Automated warehousing systems at Amazon
Importance of automated warehouses
In the last decade, Amazon has grown to be the largest online retailer. A large part of Amazon’s success is its ability to build out one of the world’s most sophisticated supply chain. Specifically, it has built out a very sophisticated and increasingly automated warehousing system. 
A great warehousing system is crucial to Amazon’s operations, because it can ensure the right levels of inventory across SKUs and fast fulfillment at low costs. That is key to Amazon’s differentiated value proposition: large selection, low prices, fast delivery, and convenience.
On costs, Amazon has very thin margins of 1.7% net margins in 2016, and fulfillment costs are a large part of expenses at 13.4% of operating expenses.  Any improvements in warehousing costs can make a big difference in profits. Currently, Amazon’s warehouses still have significant human labor, but additional automation can cut down on labor costs.
Warehouse operations is also important for delivery time. The quicker an item can go from order, to picking at the warehouse, packaging, and onto delivery, the faster the customer can receive the item. Amazon has been continuing to make delivery faster, first with Amazon Prime 2-day shipping, to next-day delivery, and to a few hours with Amazon Prime Now. 
Lastly, an automated warehouse can also help Amazon avoid poor workings conditions for its workers. In the past, Amazon has had a poor track record in this regard, including intolerably hot or cold temperatures in the warehouses. 
Management’s short-term & medium-term plan
Amazon has been on the forefront of automated warehouses. In 2012, Amazon purchased Kiva Systems, a company that develops automated warehouse robots. These internet-connected robots replace human labor to move around the warehouse and pick customer-ordered items. After piloting and optimizing Kiva robots in Amazon’s warehouses, Amazon stopped selling these robots externally, making one of their competitive advantages. 
Today, Amazon uses close to 45,000 robots in 20 of its warehouses, yielding warehousing operating cost savings of 20%.  In the short term, it is continuing to expand the use of robotics across their fulfillment centers. It is estimated that Amazon can save $22 million in costs for every automated warehouse.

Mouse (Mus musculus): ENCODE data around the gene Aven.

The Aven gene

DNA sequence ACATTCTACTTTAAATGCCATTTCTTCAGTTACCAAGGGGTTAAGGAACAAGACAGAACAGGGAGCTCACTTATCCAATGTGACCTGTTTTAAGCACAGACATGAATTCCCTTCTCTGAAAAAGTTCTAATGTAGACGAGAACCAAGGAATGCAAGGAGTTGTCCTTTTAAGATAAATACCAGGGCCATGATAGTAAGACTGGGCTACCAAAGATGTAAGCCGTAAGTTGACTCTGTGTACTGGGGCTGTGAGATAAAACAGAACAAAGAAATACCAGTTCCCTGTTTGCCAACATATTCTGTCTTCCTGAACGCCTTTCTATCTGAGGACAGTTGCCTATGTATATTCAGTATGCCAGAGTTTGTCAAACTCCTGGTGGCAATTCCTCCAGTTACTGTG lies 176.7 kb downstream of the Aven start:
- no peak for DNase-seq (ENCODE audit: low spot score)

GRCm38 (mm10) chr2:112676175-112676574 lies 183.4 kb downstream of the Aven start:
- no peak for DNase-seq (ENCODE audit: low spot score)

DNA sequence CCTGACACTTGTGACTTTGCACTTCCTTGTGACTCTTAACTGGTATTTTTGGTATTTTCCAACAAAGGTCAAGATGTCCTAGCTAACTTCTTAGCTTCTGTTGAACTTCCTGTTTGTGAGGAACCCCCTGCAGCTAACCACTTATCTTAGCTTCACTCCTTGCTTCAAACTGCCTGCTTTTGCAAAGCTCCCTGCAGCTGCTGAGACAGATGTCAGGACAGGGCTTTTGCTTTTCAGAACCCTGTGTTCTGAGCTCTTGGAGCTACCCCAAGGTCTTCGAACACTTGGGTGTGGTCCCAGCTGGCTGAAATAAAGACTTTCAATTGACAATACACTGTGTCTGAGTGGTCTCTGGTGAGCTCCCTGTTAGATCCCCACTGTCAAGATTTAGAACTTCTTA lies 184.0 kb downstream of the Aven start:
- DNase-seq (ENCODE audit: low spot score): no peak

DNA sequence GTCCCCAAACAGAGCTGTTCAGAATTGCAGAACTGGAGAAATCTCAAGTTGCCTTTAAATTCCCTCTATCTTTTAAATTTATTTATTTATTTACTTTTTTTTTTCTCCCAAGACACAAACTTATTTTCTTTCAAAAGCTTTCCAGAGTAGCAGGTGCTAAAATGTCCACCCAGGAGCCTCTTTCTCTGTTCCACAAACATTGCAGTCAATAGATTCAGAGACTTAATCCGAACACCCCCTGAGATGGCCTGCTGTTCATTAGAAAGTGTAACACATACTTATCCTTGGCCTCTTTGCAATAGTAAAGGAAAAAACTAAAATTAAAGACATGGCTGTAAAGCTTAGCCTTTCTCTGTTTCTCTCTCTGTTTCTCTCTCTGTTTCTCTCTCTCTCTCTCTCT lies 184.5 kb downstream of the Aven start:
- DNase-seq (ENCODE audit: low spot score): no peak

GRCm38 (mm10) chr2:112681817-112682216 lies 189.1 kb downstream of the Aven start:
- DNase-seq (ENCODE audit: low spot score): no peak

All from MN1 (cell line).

In the meantime, the robotics industry is finally catching up about 4 years after the Kiva acquisition. There are many competing companies innovating on warehouse robotics. Specifically, this new generation of robotic systems have “embedded intelligence and application software” that make the robots even smarter, more flexible, and less reliant on human help.  Amazon is undoubtedly trying to stay ahead, and in the longer term, likely figuring out full-automation. We see this with the Amazon Robotics Challenge, a competition with a $250,000 prize to build a robot that can actually do the human job of picking without assistance, getting them closer to automation. 
Short-term & medium-term recommendations
As Amazon increasingly automates its warehouses, I would consider two points. First, Amazon needs to not only think about automating the warehouses, but think about how an automated warehouse system connects holistically with the rest of the system. For instance, at the same time, Amazon’s delivery system is likely to be increasingly automated with autonomous vehicles, like self-driving trucks or drones. How do you connect those two? I would recommend that Amazon creates an overall Research & Development team that considers these innovations and automation across the entire company. For example, the team may work on the how the current Kiva robots can evolve to work with the next step, such as dropping off packaged products to the delivery vehicle.
Secondly, proper inventory management is going to be increasingly important. Currently, Amazon is continuing to increase the number of SKUs, from its own private label products to third-party fulfillment. How can Amazon continue to service the increase in complexity while still best utilizing all of its existing warehouse facilities designed to serve its local markets? Warehouse space may become the constraint, and inventory management will be key. Amazon will want to keep just as much inventory is needed on hand to fulfill orders before the next deliveries. In order to do such inventory management effectively, Amazon should invest in its forecasting and predictive capabilities.
Questions to consider
As Amazon continues to automate its warehouses, and likely other company functions, how should it consider the human displacement impact? What responsibility does a for-profit company have to deal with the impact of automation?
Big technology companies (e.g. Facebook, Google) are increasingly facing government lash back for a lack of regulation of its services. Especially with its scale, does Amazon have similar concerns and challenges about government interventions? If so, how can Amazon be ahead of it?
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